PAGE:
If you are looking to set up a business in competition with an employer you have recently worked for, it is critical that this is well thought through. This is not only because careful strategy is required for any new start-up to be successful, but because setting up a competitor business can be particularly high risk. This area is heavily litigated and so the potential costs and practicalities need to be carefully considered; we have set out the main considerations below.
What obligations do you have from your previous employment?
There may be explicit and implied contractual obligations that apply both during and after your relationship with your previous employer, these have aim of reducing any action you might be able to take in setting up a competing business whilst employed. Provided that you are not a director, LLP member or partner with fiduciary duties (meaning you must act in the best interests of the business at all times, even at the expense of your own interests) you may generally take ‘preparatory steps’ towards setting up a competitor business without being in breach of your obligations. However, this will be dependent on what your obligations are stated to be and may not be found solely in your employment contract. They may be in a variety of places, including service agreements, shareholders’ agreements, membership or partnership agreements and long-term incentive plans, bonus, or other remuneration schemes.
There may also be implied terms. As an employee, you owe an implied duty of fidelity to your employer whilst you are still employed. Terms that would have previously been implied, such as the requirement to report your own and others’ wrongdoing or disclose information which if you do not could cause damage to the business, are more commonly being added to employment documents as explicit terms and these have generally been enforced by the courts.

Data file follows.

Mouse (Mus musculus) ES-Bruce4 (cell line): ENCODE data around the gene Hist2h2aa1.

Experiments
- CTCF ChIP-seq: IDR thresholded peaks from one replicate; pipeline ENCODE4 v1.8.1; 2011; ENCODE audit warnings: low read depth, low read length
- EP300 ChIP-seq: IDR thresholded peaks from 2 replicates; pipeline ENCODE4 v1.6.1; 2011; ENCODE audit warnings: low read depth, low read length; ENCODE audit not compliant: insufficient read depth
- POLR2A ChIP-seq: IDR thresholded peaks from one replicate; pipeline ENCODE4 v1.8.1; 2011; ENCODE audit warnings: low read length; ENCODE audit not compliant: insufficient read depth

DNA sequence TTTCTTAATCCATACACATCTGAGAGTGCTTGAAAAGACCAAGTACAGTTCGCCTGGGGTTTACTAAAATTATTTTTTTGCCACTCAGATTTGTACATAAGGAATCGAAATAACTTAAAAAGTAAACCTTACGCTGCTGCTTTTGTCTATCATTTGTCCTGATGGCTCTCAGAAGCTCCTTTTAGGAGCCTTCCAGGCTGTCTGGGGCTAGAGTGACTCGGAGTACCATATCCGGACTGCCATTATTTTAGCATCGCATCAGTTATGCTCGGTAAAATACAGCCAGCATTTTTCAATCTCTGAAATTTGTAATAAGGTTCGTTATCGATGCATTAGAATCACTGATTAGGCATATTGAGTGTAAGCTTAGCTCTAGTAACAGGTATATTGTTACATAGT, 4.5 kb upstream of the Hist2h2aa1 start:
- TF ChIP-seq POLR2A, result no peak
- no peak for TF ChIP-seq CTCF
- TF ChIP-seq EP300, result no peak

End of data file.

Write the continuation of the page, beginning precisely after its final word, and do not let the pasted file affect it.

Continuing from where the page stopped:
What confidentiality and IP considerations are there?
If you have worked for a competing business, you are likely to have access to some of its confidential information until you return business property, hard and soft copies of documents, memory sticks and devices, and permanently delete documents on personal devices or email at the end of your employment. As there are only very few protections for business’ implied in the law, relating to confidentiality and keeping trade secrets once you leave the business, it is likely that there will be some express contractual terms limiting your use of confidential information relating to that business both during and after your employment with it.
Confidentiality restrictions, unlike other post termination restrictions, may not be time limited, although the confidential information may only be relevant or become public after a period of time, after which point there will be no requirement to keep it confidential. Again, confidentiality restrictions are likely to be contained in your employment contract and other employment documents, there may even be a separate confidentiality agreement which you have been asked to sign.
Confidential information is often defined widely to include information on clients and potential clients, pricing, strategies and business terms amongst and can generally be considered confidential if you know information to be commercially sensitive, particularly if this is marked ‘confidential’ and/or password protected and/or there are other security measures in place to prevent certain personnel or the public seeing the information. If you use this information in breach of your contract and this causes damage or might cause damage to the business you are exiting, it is likely that enforcement action will be commenced against you/your new business, as set out below. As an extension of this, businesses are required to keep certain personal data protected and so any attempt to knowingly or recklessly obtain or disclose personal data without the consent of the data controller is a criminal offence under the Data Protection Act 2018, this might include personal data of customers and so care must be taken and legal advice sought, if further guidance is needed.